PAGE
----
In last week’s Beleive it or Not I took a look at some starting pitchers who had strong finish to the 2015 season and what that could mean for their 2016 seasons. This time I am flipping it around and taking a look at a few well-known names that had, well, let’s just say a less than stellar finishes to the 2015 seasons. Were those down performances indicative of what we can expect in 2016?
Johnny Cueto, Giants – When the Royals made the move to bring Cueto into their rotation, they thought they had solidified themselves as a strong contender for the American League pennant. Now sure, they did win the American League pennant and, as it happened, the World Series as well, but how much of that was due to Cueto joining the Royals’ rotation? When the Royals got Cueto, he was 7-6 with a 2.62 ERA, a .93 WHIP and a K/9 of 8.27 – what was not to love for KC? Those are fantastic numbers, but those numbers were not what the Royals would get down the stretch, oh, no, no, no. In 13 starts as a Royal, Cueto went 4-7 with a 4.76 ERA, a 1.45 WHIP and a K/9 of (gulp) 6.20. Should the Royals have seen this coming? Some regression was sure to come since Cueto came to them with an xFIP in the mid-threes, and there of course would be adjustments to the American League, but an ERA close to five?! His FIP in KC seem to point to an ERA around four being a reasonable expectation, but even that is not what the crowned ones thought they were getting. So what happened?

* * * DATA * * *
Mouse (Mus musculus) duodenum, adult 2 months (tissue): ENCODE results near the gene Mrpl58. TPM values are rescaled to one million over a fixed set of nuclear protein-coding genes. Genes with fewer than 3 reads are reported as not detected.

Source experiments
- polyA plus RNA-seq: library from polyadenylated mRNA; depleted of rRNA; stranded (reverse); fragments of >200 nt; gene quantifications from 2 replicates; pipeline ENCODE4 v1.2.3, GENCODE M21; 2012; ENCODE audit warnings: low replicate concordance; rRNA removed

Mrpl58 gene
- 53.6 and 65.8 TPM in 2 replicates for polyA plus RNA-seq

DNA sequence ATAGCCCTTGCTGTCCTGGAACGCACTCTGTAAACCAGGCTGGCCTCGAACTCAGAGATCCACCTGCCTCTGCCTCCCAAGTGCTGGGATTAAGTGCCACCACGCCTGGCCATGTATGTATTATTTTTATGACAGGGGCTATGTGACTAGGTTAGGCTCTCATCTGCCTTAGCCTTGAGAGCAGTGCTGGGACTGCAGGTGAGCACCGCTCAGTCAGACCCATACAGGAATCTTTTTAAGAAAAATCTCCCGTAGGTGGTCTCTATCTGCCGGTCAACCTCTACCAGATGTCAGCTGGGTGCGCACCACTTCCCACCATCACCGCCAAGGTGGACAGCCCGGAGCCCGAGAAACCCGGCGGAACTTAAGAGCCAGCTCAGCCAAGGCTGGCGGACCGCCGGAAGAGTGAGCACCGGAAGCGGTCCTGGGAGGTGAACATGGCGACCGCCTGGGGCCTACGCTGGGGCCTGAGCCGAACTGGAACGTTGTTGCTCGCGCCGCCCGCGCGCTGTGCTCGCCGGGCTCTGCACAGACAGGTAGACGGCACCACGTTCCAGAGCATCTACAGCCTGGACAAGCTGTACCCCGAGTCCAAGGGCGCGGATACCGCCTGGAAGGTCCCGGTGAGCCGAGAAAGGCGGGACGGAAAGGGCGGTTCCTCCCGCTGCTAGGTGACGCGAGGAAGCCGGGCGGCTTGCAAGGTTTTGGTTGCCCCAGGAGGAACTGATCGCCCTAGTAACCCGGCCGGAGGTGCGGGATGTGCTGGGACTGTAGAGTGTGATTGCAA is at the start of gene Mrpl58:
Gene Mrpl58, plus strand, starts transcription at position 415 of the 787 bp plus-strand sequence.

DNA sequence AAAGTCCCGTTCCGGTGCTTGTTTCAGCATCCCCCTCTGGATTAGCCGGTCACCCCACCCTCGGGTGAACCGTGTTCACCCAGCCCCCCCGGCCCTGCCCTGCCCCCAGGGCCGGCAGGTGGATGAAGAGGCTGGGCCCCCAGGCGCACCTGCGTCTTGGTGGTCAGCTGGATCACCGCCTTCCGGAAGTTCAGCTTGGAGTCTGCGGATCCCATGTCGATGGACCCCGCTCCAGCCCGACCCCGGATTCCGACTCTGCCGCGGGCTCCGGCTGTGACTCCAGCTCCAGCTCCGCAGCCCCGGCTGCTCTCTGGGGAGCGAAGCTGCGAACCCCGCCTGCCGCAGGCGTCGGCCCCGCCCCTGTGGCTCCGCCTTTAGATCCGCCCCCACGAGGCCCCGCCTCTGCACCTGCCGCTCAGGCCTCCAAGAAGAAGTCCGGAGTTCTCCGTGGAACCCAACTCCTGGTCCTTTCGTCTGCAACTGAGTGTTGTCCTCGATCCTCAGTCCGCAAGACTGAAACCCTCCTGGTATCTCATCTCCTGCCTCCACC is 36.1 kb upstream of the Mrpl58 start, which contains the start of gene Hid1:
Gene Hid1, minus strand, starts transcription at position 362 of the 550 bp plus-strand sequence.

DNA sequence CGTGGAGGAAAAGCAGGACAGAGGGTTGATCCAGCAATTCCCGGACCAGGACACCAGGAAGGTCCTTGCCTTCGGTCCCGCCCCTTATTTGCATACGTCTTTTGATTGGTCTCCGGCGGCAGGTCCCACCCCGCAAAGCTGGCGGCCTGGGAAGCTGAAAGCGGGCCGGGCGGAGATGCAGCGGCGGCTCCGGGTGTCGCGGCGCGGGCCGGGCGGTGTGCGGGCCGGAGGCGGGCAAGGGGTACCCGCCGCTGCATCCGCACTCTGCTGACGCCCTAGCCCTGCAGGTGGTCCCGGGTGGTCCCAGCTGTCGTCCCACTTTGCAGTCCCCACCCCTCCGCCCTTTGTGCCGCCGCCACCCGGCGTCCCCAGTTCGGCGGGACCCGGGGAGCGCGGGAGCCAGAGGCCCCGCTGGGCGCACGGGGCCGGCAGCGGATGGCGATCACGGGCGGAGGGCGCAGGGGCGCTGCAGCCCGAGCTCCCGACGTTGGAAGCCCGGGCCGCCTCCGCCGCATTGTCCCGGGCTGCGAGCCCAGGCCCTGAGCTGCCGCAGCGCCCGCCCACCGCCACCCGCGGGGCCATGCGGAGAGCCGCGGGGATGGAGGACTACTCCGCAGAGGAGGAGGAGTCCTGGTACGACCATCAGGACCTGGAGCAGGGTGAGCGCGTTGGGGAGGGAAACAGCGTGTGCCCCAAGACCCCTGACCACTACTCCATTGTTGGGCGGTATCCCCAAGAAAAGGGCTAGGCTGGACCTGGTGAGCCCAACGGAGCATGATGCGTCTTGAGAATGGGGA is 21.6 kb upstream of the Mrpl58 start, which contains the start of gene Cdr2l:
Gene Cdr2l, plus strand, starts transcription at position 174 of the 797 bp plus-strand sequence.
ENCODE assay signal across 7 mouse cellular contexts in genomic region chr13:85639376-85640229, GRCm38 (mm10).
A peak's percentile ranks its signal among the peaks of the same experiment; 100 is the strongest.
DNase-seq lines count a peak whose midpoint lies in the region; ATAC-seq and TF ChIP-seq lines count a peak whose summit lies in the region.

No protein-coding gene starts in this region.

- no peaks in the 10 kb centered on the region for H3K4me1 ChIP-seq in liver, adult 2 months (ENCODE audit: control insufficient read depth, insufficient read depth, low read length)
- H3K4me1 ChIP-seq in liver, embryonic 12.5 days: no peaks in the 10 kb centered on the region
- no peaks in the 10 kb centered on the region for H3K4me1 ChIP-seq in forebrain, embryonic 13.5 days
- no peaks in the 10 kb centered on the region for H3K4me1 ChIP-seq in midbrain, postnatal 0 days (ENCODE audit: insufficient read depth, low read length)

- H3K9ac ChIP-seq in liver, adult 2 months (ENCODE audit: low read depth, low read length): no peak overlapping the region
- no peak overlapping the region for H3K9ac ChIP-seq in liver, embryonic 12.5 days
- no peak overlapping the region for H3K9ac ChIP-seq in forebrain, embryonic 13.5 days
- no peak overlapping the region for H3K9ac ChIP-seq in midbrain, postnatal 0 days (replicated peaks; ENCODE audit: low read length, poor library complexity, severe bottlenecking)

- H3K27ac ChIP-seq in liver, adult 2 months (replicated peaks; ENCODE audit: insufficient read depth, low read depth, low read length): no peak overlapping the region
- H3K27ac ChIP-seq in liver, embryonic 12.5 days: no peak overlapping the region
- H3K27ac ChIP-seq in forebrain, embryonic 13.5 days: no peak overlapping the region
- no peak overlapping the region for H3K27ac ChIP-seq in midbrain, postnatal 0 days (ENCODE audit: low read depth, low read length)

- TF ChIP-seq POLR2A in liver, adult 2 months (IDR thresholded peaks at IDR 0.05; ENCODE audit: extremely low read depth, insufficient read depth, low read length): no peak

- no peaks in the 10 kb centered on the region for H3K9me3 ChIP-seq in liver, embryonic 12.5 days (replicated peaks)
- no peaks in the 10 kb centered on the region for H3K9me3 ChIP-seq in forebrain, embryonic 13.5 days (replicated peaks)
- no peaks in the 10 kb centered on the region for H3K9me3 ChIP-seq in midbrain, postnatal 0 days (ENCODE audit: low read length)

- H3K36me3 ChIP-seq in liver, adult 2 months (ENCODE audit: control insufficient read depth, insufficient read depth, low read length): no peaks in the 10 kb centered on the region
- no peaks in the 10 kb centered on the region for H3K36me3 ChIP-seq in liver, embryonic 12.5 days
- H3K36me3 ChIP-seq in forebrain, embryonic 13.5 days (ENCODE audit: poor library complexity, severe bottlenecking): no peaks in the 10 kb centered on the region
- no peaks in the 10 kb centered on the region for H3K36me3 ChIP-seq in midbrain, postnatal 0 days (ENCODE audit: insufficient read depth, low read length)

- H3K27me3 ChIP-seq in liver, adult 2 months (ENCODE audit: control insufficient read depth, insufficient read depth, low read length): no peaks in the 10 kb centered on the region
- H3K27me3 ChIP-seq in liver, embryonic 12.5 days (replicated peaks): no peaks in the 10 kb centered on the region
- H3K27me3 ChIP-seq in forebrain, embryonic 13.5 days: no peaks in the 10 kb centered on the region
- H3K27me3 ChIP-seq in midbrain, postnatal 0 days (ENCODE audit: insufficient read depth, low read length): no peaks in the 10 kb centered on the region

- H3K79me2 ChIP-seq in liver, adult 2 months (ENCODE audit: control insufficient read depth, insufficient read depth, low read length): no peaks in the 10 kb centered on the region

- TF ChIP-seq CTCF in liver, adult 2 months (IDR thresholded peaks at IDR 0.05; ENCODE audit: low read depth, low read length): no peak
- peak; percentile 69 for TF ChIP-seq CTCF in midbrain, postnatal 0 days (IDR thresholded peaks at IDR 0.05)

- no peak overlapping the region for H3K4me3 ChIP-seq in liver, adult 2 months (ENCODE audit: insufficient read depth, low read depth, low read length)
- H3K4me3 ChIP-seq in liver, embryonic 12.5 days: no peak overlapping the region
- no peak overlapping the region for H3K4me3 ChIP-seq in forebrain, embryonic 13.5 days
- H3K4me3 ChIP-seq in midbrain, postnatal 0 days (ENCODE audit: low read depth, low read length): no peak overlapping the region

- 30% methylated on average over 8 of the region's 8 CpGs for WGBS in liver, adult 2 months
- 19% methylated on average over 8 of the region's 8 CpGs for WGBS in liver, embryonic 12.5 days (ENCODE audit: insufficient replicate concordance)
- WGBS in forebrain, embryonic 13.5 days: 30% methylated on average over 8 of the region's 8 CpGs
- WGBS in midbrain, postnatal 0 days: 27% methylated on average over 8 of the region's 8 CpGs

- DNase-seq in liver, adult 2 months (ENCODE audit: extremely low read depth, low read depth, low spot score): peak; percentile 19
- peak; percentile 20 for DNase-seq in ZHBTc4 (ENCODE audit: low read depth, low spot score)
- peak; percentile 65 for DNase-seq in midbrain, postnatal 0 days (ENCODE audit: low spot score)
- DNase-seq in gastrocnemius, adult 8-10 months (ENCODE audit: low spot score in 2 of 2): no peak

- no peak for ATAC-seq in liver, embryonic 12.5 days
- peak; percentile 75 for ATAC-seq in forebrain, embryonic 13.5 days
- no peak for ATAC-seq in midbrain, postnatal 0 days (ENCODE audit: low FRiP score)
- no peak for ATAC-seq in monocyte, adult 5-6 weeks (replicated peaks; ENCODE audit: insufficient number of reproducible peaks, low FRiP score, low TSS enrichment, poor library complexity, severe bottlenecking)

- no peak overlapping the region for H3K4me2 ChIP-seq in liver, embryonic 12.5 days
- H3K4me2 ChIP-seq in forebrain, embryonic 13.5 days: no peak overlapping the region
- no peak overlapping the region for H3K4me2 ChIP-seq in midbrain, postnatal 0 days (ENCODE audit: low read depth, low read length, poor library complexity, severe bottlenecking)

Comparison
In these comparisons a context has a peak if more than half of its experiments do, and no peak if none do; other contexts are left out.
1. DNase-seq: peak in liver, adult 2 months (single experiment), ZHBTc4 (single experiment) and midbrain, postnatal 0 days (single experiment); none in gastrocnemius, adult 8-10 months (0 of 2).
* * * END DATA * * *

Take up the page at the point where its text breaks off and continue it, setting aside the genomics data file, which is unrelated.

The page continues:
Cueto is type of pitcher that has constantly outperformed the FIP data, generally posting ERA’s around a run lower than what the advanced statistics would tend to project. While his stuff and such is much, much different, the discrepancies between actual ERA and what the data tells us his ERA should be, kind of reminds me of Jered Weaver. Again, completely different pitchers, but will Cueto start to regress more towards what his FIP has told us to expect over the past few seasons? I mean, from a fantasy standpoint, do we really care about his FIP data? OK, somewhat, but the actual 5×5 numbers are what you care about more. Lucky or not, good numbers will get you a fantasy championships. So the question remains, are the good numbers a thing of the past for Cueto?
Cueto did not change much as far as pitch selection or velocities when he moved to KC, so maybe it was mostly just adjusting to the league. Three of Cueto’s last four starts were quality, and the one that wasn’t saw him throw five innings and allow just one lone run. Cueto’s postseason was up and down though, mixing two fairly bad starts with two gems, including a complete game in his last start. The fact is, this rough finish with KC could drop his draft value (currently the 22nd pitcher off the board on average), but let’s remember the team name next to Cueto’s at the start of this – San Francisco Giants. Not only does Cueto get to return to the National League, but he gets to do so with a team that plays in one of the most pitcher friendly parks around. While I don’t quite expect his 2015 Reds numbers, I think he will post numbers closer to them than to his numbers whilst with Kansas City. Look for an ERA in the low threes and a K/9 back around eight, which makes Cueto, at the very least, an SP2.